Service providers are being sought to support New Zealand’s first Alcohol and Other Drug (AOD) Court pilot, Justice Minister Judith Collins and Associate Health Minister Peter Dunne announced today.
Mr Dunne said the Ministry of Health has issued a Request for Proposal for drug and alcohol treatment organisations to provide a range of specialist services for offenders – including drug and alcohol screening, community-based treatment and drug testing services.
Ms Collins said the pilot court will have the capacity to deal with around 100 defendants a year.
“Sixty five per cent of sentenced prisoners identify as having some form of alcohol or drug related issues.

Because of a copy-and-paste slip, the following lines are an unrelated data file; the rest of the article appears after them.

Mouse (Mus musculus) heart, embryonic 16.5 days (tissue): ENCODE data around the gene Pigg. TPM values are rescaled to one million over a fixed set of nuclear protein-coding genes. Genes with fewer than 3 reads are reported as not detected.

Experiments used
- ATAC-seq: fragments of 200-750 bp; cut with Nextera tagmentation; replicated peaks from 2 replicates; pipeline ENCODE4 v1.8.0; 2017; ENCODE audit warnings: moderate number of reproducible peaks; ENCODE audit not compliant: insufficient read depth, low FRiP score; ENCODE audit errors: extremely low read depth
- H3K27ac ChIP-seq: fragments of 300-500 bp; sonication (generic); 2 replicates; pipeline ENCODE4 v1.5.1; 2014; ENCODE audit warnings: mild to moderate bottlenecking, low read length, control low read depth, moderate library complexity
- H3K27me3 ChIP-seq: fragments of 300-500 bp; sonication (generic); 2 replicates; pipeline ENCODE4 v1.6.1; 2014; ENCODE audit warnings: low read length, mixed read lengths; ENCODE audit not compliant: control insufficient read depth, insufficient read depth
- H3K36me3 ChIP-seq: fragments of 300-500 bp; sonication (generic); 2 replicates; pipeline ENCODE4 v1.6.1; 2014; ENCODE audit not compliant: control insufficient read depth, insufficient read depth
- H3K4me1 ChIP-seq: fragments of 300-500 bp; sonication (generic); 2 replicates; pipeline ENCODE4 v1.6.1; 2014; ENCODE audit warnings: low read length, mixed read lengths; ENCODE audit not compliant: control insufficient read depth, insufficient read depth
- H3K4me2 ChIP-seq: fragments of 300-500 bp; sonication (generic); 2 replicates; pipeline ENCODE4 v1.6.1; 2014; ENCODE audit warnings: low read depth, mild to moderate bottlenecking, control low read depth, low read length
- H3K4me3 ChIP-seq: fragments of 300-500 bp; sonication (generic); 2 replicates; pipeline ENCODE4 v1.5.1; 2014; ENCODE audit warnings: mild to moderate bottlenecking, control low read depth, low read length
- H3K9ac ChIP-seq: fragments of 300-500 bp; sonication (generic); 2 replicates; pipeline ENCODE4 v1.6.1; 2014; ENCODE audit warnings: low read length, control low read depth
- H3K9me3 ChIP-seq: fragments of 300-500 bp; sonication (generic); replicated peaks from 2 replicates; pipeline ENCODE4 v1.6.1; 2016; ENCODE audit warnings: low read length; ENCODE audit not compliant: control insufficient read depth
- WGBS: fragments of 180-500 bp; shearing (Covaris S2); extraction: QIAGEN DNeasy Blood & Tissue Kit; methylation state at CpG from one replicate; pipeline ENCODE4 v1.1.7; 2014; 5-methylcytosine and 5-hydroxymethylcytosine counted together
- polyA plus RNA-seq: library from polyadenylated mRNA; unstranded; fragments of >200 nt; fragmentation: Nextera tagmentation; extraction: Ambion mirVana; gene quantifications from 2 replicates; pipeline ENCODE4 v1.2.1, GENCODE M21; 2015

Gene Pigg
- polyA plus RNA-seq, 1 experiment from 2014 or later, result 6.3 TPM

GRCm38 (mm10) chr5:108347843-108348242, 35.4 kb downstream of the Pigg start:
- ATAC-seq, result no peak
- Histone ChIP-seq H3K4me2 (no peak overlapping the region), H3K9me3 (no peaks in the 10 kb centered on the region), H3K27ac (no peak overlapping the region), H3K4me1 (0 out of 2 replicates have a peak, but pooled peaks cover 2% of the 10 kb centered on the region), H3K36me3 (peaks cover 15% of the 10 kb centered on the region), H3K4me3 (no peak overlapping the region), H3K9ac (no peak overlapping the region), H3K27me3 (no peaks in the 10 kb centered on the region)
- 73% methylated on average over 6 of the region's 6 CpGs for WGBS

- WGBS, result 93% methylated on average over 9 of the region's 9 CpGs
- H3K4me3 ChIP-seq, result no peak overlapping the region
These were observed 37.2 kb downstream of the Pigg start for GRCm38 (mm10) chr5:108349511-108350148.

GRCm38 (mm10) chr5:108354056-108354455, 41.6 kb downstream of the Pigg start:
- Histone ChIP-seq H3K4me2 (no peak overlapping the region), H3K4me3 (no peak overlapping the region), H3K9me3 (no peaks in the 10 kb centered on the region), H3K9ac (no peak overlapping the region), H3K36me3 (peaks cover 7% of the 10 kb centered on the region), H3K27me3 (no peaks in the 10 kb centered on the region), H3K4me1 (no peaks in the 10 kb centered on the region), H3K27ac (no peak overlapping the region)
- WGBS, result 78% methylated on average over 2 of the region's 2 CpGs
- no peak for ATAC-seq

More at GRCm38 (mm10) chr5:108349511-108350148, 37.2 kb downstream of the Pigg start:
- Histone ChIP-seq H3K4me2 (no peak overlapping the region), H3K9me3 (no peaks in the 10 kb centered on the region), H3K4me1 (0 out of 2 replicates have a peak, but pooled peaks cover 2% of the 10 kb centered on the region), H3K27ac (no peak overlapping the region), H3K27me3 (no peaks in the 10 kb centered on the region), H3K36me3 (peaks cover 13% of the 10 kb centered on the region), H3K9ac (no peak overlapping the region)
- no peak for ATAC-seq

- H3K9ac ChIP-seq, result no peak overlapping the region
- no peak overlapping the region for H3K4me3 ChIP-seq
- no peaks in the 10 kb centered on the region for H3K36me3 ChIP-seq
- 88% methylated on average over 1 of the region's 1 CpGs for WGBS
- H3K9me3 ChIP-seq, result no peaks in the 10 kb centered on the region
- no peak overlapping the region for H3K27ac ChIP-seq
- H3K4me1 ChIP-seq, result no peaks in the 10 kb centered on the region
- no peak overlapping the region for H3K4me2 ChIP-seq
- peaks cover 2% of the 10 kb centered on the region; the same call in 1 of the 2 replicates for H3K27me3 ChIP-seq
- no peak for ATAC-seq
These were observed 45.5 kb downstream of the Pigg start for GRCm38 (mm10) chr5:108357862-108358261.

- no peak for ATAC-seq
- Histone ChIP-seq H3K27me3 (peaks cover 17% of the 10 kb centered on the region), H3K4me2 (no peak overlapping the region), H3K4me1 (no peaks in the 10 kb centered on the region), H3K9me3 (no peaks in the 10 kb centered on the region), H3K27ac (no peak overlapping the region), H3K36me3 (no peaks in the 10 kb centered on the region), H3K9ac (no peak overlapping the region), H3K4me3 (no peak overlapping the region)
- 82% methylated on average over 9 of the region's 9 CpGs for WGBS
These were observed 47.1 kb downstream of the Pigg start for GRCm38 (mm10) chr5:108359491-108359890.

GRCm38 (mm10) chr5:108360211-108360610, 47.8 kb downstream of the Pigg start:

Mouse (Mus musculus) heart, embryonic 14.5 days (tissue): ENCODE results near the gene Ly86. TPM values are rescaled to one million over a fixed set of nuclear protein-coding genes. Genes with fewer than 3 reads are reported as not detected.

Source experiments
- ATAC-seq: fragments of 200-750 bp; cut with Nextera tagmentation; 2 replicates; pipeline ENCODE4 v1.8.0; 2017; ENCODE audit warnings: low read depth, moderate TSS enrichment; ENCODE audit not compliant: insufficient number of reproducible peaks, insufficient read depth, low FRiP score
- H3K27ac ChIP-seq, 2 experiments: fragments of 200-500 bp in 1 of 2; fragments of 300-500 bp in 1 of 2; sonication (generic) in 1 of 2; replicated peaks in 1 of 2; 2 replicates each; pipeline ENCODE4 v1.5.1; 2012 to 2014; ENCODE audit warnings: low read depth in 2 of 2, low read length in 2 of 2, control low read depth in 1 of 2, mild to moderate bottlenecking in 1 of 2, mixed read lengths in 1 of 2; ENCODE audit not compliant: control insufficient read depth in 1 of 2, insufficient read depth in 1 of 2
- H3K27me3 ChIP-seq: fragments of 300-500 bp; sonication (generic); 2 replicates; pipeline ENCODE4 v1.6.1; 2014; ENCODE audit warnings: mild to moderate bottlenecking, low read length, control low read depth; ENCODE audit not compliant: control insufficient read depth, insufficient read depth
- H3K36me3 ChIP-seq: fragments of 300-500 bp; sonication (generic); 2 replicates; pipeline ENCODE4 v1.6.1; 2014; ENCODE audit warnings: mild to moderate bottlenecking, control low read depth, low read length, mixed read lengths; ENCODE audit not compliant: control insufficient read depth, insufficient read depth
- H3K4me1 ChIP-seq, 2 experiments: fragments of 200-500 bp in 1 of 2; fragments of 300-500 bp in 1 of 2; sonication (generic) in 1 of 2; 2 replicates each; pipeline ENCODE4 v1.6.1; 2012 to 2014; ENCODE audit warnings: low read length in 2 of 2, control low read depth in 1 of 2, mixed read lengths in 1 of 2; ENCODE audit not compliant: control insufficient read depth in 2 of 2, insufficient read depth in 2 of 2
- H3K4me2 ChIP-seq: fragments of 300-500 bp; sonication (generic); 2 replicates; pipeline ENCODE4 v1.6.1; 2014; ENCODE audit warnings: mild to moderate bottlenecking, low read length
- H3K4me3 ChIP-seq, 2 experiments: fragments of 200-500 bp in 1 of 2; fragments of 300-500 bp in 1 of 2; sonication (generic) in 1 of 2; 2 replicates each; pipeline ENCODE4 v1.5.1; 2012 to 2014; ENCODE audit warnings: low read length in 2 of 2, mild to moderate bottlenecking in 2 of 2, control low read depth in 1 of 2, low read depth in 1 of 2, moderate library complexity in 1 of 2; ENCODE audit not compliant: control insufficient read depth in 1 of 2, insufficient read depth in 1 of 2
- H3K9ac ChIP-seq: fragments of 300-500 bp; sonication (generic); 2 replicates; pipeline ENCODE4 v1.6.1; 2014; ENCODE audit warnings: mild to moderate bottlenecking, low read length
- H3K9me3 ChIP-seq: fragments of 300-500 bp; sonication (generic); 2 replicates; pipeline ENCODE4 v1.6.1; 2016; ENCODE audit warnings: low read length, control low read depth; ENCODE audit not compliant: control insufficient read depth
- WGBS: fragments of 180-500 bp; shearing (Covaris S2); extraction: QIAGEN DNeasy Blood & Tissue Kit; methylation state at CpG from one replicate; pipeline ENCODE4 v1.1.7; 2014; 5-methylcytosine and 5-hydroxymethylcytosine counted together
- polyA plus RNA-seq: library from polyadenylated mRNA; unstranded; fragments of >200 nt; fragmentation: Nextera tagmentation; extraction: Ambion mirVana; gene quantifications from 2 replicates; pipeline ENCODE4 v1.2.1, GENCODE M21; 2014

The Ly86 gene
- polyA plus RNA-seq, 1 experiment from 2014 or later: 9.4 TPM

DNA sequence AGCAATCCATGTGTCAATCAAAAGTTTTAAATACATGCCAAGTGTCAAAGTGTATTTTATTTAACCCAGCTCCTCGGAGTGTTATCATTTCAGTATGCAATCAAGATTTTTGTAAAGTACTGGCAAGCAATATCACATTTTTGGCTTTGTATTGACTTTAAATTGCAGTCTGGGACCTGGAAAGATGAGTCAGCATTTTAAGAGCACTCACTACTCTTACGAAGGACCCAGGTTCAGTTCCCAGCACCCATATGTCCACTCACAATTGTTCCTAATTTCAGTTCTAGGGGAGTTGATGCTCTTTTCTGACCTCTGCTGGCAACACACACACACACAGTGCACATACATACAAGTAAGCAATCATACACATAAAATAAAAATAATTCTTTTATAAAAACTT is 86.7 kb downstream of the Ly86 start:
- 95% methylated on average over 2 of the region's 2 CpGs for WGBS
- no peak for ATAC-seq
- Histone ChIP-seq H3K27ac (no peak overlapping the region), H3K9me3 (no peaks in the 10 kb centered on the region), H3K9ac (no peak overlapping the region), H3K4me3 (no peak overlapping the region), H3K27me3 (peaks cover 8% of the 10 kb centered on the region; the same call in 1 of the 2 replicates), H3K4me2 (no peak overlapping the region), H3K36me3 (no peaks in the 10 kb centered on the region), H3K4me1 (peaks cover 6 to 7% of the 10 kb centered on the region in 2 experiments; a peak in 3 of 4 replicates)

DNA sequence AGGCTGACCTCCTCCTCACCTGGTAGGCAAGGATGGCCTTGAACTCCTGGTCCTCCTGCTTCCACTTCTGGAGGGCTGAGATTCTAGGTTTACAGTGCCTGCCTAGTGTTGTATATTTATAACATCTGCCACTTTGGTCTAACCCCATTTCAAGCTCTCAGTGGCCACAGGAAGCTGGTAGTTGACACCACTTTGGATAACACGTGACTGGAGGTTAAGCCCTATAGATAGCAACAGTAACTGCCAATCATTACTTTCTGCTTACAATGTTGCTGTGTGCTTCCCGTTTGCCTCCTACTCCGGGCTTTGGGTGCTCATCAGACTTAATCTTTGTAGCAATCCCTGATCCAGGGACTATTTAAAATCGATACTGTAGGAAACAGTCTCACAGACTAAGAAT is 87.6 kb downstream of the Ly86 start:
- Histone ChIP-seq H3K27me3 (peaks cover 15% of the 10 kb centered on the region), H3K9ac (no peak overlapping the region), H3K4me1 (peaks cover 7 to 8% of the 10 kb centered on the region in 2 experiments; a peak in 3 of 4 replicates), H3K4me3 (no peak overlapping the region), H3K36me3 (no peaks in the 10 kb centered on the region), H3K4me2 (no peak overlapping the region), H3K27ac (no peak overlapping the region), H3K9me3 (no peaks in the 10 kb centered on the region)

“Offenders accepted in to the court pilot will be strictly supervised, receive intensive treatment, undergo regular drug and alcohol testing and will have to regularly front up to the court to show their progress,” Ms Collins said.
To be considered, defendants must plead guilty to the crime they are charged with, be facing a term of imprisonment of less than three years and have a severe dependency. The success or otherwise of the treatment along with other factors could have an impact on sentencing.
The AOD pilot is part of a wider $10 million a year alcohol and other drug treatment funding package run through the Ministry of Health and the Ministry of Justice as part of the Government’s Addressing the Drivers of Crime programme, with collaboration from New Zealand Police, the Judiciary and the Department of Corrections.
The court will begin sitting in the Waitakere and Auckland District Courts in November.